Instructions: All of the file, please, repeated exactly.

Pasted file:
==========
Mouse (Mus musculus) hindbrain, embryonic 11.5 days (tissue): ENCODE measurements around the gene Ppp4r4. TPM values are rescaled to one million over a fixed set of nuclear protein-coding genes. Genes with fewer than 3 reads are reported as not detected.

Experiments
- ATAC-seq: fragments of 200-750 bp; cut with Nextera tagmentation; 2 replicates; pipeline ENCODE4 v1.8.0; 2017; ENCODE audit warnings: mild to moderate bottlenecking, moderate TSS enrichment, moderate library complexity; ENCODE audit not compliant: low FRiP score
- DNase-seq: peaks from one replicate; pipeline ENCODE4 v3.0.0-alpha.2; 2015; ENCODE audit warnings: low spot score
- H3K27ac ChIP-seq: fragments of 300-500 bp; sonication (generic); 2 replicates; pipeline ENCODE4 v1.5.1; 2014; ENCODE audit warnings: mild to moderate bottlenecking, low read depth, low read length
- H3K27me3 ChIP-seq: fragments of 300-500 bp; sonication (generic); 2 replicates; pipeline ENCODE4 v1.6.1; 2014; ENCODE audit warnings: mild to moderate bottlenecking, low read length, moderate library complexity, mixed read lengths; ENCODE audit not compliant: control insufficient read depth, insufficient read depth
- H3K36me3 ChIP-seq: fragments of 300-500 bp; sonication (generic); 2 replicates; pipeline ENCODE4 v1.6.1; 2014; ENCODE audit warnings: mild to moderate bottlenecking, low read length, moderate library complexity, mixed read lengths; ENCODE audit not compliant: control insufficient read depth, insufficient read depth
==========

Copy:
Mouse (Mus musculus) hindbrain, embryonic 11.5 days (tissue): ENCODE measurements around the gene Ppp4r4. TPM values are rescaled to one million over a fixed set of nuclear protein-coding genes. Genes with fewer than 3 reads are reported as not detected.

Experiments
- ATAC-seq: fragments of 200-750 bp; cut with Nextera tagmentation; 2 replicates; pipeline ENCODE4 v1.8.0; 2017; ENCODE audit warnings: mild to moderate bottlenecking, moderate TSS enrichment, moderate library complexity; ENCODE audit not compliant: low FRiP score
- DNase-seq: peaks from one replicate; pipeline ENCODE4 v3.0.0-alpha.2; 2015; ENCODE audit warnings: low spot score
- H3K27ac ChIP-seq: fragments of 300-500 bp; sonication (generic); 2 replicates; pipeline ENCODE4 v1.5.1; 2014; ENCODE audit warnings: mild to moderate bottlenecking, low read depth, low read length
- H3K27me3 ChIP-seq: fragments of 300-500 bp; sonication (generic); 2 replicates; pipeline ENCODE4 v1.6.1; 2014; ENCODE audit warnings: mild to moderate bottlenecking, low read length, moderate library complexity, mixed read lengths; ENCODE audit not compliant: control insufficient read depth, insufficient read depth
- H3K36me3 ChIP-seq: fragments of 300-500 bp; sonication (generic); 2 replicates; pipeline ENCODE4 v1.6.1; 2014; ENCODE audit warnings: mild to moderate bottlenecking, low read length, moderate library complexity, mixed read lengths; ENCODE audit not compliant: control insufficient read depth, insufficient read depth